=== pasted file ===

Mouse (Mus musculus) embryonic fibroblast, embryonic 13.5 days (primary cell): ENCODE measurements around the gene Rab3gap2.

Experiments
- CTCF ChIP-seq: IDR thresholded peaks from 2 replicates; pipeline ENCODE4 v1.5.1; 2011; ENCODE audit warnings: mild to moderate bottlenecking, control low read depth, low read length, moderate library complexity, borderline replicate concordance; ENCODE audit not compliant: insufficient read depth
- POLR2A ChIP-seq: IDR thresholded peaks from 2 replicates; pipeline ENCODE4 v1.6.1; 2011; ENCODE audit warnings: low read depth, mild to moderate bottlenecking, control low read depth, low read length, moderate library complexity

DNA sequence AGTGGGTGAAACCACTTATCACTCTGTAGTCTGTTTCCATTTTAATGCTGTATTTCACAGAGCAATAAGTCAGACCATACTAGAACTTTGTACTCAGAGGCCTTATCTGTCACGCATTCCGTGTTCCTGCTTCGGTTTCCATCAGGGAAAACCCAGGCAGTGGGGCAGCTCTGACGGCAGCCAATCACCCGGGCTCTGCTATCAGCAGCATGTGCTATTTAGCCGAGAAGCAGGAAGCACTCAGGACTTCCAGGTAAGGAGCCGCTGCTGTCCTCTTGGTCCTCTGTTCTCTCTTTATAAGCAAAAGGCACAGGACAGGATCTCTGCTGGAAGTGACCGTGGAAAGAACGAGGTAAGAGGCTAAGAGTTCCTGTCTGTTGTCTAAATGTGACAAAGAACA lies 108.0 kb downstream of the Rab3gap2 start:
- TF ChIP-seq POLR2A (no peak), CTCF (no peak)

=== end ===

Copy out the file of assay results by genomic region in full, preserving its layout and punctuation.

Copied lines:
Mouse (Mus musculus) embryonic fibroblast, embryonic 13.5 days (primary cell): ENCODE measurements around the gene Rab3gap2.

Experiments
- CTCF ChIP-seq: IDR thresholded peaks from 2 replicates; pipeline ENCODE4 v1.5.1; 2011; ENCODE audit warnings: mild to moderate bottlenecking, control low read depth, low read length, moderate library complexity, borderline replicate concordance; ENCODE audit not compliant: insufficient read depth
- POLR2A ChIP-seq: IDR thresholded peaks from 2 replicates; pipeline ENCODE4 v1.6.1; 2011; ENCODE audit warnings: low read depth, mild to moderate bottlenecking, control low read depth, low read length, moderate library complexity

DNA sequence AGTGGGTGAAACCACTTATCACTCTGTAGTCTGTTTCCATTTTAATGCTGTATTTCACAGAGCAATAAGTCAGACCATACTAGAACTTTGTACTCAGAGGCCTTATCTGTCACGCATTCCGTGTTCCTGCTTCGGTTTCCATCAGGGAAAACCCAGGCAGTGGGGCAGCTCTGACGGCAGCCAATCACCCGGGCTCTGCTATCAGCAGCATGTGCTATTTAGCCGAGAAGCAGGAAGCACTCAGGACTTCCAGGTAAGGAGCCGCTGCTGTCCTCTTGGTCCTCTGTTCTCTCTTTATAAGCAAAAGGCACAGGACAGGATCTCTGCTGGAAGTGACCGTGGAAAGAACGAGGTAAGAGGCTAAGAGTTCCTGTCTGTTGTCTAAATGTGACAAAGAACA lies 108.0 kb downstream of the Rab3gap2 start:
- TF ChIP-seq POLR2A (no peak), CTCF (no peak)